New report on lending apps fiasco offers recommendations to gov’t

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Non-profit group Foundation for Media Alternatives (FMA) has released a new report on the mobile lending issue, which has been lingering in the last couple of years due allegations of debt-shaming and other forms of harassment.


The report, titled “Loan apps: Financial inclusion at what cost?”, is the culmination of a study that was launched in late 2019 after numerous loan apps in the country became the subject of thousands of complaints.

The report delves into the underlying causes that spurred the growth of the digital lending industry, zeroing in on the popularity of microloans and the apps that have made them accessible to populations without access to traditional creditors.

Among the contributing factors cited are the digitization of financial transactions, availability of digital data, and low barrier of entry for interested businesses.

Drawing from the personal accounts of key stakeholders, it highlights the issues that have hounded loan apps and their developers. They include:

  • The absence of clear regulations, which has allowed lending companies to operate without the necessary permits;
  • Their opaque processes, especially their underwriting methodology; and
  • Excessive data collection activities.

Some apps require access to users’ text messages, file storage, vibration control, flashlight, Web history, and even their phones’ system settings. Other notable problems include high interest rates, hidden charges, misrepresentations, poor security protocols, and unethical debt collection practices.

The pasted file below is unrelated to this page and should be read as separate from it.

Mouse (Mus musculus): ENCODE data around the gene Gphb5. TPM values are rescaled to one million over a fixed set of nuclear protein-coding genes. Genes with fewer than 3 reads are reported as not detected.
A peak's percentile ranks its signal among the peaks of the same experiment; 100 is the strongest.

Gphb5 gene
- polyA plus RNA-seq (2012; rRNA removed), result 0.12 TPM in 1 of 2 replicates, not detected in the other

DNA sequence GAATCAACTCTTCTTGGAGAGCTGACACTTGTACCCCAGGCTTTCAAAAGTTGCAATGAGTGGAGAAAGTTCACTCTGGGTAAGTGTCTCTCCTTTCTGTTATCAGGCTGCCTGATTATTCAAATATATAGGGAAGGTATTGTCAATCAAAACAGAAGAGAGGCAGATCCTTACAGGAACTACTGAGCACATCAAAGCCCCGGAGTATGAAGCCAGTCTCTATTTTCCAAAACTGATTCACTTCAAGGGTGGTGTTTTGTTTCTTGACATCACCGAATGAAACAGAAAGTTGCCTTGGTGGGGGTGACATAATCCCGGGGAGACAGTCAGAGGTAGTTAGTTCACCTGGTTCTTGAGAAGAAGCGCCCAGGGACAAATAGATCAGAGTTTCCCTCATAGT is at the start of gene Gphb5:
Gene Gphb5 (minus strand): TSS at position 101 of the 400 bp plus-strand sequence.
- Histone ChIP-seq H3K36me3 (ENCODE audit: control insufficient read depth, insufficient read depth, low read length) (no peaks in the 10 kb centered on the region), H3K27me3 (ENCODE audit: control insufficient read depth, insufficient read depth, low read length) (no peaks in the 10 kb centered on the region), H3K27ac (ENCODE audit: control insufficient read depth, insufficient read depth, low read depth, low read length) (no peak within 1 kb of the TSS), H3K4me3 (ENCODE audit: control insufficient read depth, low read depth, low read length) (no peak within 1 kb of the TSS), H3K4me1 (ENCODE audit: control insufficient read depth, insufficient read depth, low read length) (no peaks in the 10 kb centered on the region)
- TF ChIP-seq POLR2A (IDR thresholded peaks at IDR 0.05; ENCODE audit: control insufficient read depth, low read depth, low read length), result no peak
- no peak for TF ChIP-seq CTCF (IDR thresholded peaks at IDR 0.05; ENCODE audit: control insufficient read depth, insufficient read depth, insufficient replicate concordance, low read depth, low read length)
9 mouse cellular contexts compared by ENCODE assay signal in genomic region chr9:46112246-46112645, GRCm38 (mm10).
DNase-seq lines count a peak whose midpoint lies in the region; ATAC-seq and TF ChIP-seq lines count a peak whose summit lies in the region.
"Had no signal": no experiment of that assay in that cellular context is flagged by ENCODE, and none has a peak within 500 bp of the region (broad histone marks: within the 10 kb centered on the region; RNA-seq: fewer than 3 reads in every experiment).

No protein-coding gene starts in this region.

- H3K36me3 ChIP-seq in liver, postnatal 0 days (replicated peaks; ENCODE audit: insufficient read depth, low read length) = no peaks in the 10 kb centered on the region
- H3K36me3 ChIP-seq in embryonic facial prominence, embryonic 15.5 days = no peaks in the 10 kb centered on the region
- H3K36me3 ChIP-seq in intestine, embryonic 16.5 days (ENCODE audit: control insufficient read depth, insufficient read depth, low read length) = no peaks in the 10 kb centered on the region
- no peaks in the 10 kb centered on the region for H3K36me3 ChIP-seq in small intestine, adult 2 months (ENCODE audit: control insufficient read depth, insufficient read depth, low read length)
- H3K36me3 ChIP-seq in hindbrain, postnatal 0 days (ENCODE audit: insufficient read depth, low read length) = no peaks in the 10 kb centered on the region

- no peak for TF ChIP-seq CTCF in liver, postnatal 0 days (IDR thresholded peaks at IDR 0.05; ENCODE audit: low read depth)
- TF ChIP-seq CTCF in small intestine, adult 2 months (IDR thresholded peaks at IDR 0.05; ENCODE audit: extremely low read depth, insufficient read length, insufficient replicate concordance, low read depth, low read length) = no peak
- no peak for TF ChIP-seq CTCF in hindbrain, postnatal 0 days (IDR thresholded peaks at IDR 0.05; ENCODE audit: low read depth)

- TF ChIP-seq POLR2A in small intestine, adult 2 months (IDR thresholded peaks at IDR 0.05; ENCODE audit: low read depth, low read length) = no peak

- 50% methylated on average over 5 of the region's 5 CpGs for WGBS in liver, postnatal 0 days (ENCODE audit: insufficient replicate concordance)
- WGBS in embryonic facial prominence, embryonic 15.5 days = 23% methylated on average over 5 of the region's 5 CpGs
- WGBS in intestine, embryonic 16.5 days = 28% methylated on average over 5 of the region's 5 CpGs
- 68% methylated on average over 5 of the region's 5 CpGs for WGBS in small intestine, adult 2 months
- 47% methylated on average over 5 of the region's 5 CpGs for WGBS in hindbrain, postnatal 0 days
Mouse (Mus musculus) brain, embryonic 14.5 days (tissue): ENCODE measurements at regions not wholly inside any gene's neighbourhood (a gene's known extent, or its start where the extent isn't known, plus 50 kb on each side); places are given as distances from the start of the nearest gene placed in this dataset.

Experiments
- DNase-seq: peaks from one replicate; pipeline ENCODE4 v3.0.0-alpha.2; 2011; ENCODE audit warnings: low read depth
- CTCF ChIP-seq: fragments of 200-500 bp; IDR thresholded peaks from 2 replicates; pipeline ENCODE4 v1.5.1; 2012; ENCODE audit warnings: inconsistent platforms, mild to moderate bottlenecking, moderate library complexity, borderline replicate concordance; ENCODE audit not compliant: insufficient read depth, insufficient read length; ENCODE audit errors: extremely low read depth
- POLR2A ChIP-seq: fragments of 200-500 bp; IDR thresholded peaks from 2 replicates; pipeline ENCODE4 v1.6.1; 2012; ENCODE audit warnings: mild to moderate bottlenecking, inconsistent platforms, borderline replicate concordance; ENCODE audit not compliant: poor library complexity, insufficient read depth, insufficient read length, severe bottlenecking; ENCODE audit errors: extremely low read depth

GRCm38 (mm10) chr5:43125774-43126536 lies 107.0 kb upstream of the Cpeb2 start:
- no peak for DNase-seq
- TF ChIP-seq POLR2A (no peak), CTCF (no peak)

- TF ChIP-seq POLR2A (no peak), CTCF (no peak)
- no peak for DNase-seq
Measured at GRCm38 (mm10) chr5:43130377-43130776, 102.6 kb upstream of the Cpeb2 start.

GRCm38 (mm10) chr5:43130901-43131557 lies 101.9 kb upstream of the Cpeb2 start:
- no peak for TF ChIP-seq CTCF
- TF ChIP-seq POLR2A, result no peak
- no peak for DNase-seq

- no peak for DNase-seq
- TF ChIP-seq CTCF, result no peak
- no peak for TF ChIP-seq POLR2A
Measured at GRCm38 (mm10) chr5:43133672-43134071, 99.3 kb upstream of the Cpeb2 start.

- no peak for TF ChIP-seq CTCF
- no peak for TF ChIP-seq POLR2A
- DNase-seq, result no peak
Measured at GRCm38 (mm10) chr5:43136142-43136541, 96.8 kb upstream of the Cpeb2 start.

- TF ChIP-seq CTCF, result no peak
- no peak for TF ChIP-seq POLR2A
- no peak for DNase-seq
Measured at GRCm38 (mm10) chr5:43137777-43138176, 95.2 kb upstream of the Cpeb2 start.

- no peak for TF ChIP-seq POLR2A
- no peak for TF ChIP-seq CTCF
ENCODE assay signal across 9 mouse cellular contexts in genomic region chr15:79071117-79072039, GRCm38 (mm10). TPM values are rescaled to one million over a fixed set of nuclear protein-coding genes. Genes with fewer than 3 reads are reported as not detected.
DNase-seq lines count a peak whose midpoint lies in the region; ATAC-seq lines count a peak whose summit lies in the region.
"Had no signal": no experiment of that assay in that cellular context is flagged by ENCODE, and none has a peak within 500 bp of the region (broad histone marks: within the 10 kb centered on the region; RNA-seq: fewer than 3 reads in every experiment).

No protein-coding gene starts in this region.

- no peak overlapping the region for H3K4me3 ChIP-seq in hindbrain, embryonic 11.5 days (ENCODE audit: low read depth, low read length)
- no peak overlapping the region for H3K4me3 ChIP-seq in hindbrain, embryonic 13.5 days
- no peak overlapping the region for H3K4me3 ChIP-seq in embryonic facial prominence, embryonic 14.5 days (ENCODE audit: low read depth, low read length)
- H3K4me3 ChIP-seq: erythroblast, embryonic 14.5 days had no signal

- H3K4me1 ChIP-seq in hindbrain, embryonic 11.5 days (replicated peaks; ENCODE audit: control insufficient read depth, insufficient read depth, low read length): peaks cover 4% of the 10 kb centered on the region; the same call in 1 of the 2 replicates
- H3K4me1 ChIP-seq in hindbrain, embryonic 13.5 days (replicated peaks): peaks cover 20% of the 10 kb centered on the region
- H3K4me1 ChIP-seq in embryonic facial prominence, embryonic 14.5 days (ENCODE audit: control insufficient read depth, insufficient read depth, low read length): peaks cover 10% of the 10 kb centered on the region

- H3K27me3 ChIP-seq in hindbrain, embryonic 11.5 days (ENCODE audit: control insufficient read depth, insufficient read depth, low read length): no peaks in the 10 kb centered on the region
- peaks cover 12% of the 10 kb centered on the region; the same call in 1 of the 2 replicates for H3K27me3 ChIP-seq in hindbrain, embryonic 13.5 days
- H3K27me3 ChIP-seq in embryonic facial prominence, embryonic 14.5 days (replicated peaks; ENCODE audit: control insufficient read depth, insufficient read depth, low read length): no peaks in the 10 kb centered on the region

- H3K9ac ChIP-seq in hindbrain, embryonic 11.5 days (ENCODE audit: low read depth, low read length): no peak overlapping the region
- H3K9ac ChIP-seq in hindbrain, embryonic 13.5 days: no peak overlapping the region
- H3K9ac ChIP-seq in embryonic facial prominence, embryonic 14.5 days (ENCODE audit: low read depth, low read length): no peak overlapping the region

The report closes with a number of recommendations. It urges government authorities to take a more proactive approach towards regulation, including exploring measures like a “small business borrowers’ bill of rights”.

It also cautions against calls for self-regulation by lending entities and endorses instead a joint or harmonized regulatory monitoring system.

For lenders, it advises the adoption of a “privacy-by-design” approach, which should entail a sound privacy program forming the backbone of their respective business enterprises and an opt-in model for data collection.

Finally, it reminds borrowers and consumer groups to always keep an eye on erring lending entities and make sure to exact accountability should the need arise.

The report is part of FMA’s series of briefing papers on Privacy and Data Protection in the Philippines.

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